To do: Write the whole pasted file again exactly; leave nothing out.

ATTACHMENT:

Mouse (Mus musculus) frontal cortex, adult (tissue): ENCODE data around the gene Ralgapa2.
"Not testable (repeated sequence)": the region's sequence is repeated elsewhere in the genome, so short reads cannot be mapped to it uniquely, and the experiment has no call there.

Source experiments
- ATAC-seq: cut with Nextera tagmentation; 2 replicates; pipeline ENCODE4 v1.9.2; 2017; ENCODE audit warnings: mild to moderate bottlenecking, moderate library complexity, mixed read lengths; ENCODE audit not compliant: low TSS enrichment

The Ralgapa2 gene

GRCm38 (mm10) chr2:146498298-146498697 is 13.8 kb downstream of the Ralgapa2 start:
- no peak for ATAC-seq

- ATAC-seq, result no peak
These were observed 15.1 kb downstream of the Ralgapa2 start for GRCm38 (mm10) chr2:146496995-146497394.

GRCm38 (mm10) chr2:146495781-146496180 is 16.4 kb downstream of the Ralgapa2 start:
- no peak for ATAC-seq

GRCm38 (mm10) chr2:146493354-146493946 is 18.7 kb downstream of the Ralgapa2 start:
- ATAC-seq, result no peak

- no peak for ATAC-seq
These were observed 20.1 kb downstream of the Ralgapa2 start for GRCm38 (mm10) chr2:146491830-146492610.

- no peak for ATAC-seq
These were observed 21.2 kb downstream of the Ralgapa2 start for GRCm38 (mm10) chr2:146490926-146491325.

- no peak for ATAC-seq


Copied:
Mouse (Mus musculus) frontal cortex, adult (tissue): ENCODE data around the gene Ralgapa2.
"Not testable (repeated sequence)": the region's sequence is repeated elsewhere in the genome, so short reads cannot be mapped to it uniquely, and the experiment has no call there.

Source experiments
- ATAC-seq: cut with Nextera tagmentation; 2 replicates; pipeline ENCODE4 v1.9.2; 2017; ENCODE audit warnings: mild to moderate bottlenecking, moderate library complexity, mixed read lengths; ENCODE audit not compliant: low TSS enrichment

The Ralgapa2 gene

GRCm38 (mm10) chr2:146498298-146498697 is 13.8 kb downstream of the Ralgapa2 start:
- no peak for ATAC-seq

- ATAC-seq, result no peak
These were observed 15.1 kb downstream of the Ralgapa2 start for GRCm38 (mm10) chr2:146496995-146497394.

GRCm38 (mm10) chr2:146495781-146496180 is 16.4 kb downstream of the Ralgapa2 start:
- no peak for ATAC-seq

GRCm38 (mm10) chr2:146493354-146493946 is 18.7 kb downstream of the Ralgapa2 start:
- ATAC-seq, result no peak

- no peak for ATAC-seq
These were observed 20.1 kb downstream of the Ralgapa2 start for GRCm38 (mm10) chr2:146491830-146492610.

- no peak for ATAC-seq
These were observed 21.2 kb downstream of the Ralgapa2 start for GRCm38 (mm10) chr2:146490926-146491325.

- no peak for ATAC-seq